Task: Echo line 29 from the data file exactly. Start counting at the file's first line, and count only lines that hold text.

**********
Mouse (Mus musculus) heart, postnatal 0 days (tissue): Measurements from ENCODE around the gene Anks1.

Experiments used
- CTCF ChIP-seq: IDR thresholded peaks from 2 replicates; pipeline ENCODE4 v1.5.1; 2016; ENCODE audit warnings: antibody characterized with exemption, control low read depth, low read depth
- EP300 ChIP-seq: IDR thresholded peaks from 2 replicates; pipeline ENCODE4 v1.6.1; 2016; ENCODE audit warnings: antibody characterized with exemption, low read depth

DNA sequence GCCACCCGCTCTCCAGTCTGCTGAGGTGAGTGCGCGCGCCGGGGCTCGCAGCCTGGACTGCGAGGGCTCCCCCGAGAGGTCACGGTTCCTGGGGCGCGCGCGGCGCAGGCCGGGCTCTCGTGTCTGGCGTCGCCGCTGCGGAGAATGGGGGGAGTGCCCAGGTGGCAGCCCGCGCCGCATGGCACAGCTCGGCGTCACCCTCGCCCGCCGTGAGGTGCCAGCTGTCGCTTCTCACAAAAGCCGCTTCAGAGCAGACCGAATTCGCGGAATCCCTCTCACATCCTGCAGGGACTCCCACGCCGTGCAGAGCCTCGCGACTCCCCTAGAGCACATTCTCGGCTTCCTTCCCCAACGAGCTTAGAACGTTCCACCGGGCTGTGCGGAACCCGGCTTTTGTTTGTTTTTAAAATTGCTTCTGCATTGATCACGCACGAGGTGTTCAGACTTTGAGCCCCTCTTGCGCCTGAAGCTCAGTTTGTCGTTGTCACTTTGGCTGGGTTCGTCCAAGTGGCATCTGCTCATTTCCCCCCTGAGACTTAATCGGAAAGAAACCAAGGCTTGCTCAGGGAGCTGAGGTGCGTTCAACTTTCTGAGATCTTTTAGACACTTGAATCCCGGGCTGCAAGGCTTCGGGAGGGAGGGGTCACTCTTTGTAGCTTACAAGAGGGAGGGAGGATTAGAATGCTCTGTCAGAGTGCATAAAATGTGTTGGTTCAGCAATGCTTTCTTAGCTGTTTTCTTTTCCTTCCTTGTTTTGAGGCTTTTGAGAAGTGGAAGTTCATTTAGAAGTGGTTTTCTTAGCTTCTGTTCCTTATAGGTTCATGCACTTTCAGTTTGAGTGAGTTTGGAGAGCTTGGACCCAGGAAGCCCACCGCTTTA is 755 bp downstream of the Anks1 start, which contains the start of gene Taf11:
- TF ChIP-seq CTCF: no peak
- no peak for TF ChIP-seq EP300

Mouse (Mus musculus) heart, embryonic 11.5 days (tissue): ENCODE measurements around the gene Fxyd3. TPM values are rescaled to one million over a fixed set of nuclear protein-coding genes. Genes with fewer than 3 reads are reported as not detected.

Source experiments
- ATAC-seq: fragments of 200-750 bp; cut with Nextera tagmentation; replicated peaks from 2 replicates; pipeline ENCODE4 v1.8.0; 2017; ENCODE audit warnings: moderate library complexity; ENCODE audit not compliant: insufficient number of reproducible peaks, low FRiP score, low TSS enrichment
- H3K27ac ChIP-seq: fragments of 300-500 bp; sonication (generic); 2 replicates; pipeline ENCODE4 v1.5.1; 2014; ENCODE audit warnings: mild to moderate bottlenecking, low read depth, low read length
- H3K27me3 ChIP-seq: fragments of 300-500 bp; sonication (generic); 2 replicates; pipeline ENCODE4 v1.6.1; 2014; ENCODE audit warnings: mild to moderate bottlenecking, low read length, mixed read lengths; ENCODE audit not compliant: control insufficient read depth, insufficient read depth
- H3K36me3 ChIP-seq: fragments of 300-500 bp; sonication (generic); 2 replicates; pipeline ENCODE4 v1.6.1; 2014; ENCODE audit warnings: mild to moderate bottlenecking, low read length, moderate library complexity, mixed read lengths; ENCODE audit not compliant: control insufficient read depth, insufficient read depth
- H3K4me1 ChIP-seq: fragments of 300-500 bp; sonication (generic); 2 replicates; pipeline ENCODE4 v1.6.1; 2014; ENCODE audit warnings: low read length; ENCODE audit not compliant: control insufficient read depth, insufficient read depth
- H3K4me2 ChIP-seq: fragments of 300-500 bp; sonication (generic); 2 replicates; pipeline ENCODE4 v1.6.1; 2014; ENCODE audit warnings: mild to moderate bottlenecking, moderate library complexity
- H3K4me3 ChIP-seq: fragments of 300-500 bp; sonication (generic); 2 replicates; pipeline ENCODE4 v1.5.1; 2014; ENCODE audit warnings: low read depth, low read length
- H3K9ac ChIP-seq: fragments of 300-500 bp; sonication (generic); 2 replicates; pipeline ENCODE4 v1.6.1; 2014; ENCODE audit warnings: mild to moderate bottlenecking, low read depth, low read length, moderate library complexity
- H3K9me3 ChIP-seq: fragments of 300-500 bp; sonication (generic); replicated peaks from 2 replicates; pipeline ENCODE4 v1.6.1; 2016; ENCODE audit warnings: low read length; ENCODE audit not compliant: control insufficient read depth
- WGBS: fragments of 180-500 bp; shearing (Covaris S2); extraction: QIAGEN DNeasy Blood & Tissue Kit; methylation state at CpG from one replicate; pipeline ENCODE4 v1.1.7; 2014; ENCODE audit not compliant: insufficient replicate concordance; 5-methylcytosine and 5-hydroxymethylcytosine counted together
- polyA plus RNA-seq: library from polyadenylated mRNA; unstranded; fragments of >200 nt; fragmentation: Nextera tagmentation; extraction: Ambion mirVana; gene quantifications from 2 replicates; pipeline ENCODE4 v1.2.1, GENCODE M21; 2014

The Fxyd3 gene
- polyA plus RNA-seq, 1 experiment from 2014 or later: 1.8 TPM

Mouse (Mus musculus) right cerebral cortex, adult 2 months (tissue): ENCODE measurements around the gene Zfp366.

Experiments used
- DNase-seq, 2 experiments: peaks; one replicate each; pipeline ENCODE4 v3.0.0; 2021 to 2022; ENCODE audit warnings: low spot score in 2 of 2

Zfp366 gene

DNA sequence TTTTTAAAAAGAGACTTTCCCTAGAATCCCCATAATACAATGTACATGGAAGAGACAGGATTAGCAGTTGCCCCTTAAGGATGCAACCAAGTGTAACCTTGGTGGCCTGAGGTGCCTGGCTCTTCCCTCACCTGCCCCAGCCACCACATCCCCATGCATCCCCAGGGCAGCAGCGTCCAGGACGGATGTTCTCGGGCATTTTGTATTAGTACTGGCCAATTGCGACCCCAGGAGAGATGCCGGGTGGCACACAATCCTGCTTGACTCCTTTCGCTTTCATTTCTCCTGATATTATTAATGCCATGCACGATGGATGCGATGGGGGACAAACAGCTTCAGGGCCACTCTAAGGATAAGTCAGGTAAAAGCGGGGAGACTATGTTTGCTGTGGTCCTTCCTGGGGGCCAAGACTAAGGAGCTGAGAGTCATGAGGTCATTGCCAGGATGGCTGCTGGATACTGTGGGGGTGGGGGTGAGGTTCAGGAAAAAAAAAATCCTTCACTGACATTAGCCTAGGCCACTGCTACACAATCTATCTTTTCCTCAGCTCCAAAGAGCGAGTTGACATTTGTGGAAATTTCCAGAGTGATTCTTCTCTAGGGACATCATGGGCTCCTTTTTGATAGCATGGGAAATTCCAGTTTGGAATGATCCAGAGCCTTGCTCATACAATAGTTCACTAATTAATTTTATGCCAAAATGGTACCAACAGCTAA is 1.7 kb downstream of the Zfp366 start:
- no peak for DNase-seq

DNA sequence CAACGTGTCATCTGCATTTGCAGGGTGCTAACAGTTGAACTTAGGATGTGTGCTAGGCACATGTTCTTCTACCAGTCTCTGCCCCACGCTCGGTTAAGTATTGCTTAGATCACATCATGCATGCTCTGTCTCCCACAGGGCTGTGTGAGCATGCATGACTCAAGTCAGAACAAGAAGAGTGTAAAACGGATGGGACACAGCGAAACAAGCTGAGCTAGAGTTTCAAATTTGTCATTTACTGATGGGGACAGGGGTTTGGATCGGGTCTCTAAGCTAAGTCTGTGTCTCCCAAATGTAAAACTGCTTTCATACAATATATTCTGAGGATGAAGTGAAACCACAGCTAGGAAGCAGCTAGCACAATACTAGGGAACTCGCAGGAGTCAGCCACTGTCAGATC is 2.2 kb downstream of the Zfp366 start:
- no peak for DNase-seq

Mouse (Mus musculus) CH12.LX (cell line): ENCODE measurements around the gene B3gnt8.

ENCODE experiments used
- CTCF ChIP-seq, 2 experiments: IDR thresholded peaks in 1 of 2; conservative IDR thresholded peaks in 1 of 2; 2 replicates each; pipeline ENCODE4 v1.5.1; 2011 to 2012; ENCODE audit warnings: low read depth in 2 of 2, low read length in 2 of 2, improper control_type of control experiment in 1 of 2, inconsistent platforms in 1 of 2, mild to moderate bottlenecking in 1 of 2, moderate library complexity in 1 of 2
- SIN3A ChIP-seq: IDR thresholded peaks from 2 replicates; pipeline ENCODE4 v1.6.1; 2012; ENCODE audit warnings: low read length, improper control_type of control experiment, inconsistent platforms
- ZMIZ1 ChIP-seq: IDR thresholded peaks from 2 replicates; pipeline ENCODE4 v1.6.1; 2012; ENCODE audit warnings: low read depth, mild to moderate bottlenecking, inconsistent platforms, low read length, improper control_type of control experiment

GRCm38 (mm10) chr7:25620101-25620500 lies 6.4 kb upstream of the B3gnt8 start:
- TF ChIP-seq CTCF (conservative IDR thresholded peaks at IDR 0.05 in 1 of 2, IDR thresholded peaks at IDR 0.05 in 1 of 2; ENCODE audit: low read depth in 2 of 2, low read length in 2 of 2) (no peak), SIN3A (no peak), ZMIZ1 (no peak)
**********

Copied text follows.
DNA sequence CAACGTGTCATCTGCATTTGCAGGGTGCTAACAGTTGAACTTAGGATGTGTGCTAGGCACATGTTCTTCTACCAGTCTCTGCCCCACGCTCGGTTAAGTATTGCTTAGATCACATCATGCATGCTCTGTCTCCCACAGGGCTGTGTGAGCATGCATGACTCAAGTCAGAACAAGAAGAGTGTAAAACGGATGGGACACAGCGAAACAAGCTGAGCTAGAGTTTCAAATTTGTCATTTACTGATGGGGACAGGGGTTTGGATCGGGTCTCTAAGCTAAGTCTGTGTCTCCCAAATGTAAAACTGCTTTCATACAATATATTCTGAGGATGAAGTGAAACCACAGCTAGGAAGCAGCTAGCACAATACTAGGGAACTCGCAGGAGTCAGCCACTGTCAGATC is 2.2 kb downstream of the Zfp366 start: